Commonwealth Connections Academy Team Becomes First Cyber School Finalist at National Engineering Challenge
-- Pennsylvania HS team captured second place in 2012 National
Real World Design Challenge --
Commonwealth Connections Academy's state-winning
Real World Design Team heads to Washington D.C. to
participate at the 2012 National RWDC. The team
placed second in the country topping 28 other teams.
HARRISBURG, PA (May 2, 2012) – Commonwealth Connections Academy’s state-winning Real World Design Challenge team placed second in the country at the 2012 National RWDC, topping 28 other teams.
CCA was the sole cyber charter school to qualify and participate in this year’s National Competition, and is also the only cyber school to place within the top three nationally in the four-year history of the RWDC.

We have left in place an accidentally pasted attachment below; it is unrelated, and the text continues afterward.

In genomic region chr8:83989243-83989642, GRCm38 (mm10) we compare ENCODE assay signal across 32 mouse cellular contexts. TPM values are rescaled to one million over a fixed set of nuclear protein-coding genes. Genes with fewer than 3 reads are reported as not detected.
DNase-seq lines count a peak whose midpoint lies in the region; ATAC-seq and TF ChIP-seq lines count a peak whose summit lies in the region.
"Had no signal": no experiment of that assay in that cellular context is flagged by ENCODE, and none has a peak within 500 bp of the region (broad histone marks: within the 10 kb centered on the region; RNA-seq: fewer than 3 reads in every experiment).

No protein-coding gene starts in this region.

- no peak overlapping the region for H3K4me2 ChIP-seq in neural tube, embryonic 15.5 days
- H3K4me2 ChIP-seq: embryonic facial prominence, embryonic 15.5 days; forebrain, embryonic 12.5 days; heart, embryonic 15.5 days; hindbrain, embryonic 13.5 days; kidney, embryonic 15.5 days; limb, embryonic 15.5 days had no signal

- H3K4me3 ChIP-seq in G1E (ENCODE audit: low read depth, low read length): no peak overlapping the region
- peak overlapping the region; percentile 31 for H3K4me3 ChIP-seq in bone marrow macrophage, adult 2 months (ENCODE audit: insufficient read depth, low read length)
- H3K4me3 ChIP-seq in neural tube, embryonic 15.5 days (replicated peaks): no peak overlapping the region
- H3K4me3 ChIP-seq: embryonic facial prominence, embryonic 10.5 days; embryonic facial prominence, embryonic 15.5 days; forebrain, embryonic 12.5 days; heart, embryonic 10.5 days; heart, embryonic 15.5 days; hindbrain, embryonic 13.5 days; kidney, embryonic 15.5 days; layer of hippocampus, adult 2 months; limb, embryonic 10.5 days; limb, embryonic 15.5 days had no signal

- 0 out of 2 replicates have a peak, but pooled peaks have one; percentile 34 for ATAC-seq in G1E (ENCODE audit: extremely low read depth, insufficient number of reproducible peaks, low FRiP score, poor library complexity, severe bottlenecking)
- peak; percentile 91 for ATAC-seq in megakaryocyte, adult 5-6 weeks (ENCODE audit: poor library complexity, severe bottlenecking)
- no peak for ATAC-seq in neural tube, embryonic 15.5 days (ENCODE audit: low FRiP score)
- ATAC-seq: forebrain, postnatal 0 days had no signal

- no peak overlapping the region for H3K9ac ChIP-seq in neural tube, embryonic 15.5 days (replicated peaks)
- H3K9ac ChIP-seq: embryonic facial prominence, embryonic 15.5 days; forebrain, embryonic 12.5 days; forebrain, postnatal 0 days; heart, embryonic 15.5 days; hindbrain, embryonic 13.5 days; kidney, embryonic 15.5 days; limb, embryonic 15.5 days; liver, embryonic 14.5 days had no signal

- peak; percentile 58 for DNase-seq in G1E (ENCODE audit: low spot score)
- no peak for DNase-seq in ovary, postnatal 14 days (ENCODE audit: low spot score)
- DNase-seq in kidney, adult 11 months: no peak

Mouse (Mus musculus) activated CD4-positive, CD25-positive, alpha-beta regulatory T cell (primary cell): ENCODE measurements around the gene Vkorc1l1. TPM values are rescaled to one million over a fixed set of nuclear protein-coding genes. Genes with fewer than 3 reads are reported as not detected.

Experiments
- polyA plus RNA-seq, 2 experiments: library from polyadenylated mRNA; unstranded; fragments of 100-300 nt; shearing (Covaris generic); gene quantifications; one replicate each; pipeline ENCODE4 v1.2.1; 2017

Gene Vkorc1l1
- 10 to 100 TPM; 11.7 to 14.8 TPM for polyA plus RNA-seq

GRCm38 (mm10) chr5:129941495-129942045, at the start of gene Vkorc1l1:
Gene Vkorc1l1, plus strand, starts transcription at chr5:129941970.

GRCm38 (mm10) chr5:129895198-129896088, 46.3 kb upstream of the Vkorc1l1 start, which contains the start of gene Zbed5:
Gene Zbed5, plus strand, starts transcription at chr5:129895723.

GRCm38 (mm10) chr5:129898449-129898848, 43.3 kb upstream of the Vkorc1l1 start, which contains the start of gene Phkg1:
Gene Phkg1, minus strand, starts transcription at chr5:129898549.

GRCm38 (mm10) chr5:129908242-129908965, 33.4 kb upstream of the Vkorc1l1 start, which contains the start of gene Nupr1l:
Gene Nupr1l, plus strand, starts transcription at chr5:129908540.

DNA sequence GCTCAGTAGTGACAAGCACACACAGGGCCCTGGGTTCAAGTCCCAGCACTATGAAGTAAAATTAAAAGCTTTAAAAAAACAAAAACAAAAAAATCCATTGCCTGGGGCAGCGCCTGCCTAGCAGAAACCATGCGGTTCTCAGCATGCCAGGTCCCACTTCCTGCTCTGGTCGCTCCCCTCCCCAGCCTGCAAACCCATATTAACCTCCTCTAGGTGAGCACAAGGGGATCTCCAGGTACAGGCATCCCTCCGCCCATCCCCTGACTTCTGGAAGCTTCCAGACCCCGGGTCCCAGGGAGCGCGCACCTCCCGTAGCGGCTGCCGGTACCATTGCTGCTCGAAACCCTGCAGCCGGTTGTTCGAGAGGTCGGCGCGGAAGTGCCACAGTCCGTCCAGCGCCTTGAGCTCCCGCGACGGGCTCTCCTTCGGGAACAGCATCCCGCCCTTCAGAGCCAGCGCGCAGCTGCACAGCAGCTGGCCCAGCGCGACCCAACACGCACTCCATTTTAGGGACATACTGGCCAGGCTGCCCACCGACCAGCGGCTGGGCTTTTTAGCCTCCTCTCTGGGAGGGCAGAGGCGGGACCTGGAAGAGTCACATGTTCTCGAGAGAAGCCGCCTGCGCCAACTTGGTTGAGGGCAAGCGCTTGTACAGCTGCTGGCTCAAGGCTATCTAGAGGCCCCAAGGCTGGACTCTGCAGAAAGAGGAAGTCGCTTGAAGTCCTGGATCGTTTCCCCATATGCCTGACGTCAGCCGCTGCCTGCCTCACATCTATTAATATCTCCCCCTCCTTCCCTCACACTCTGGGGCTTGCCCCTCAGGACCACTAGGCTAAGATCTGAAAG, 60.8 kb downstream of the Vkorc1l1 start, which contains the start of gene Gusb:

The CCA Innovators – Jacob Antonio Whipkey, Richard Ciora, Darnell Holmes, Athena Kao, Mikayla Nester, Devin Slaugenhaupt, and Courtney Thurston—are freshmen, sophomores, juniors and seniors from all areas of Pennsylvania. The team is led by Athena Kao, a junior from Phoenixville, PA, who also participated on CCA’s state winning team in 2010–11.
Gathered in Harrisburg before heading to Washington, D.C., the team was excited, although readily admitted they were a bit nervous, even though some members were presenting at Nationals for the second time.
“We’re confident that our [aircraft] design will work, but still a bit nervous as the design and our team are subject to the opinions of the judging panel,” explained Darnell Holmes.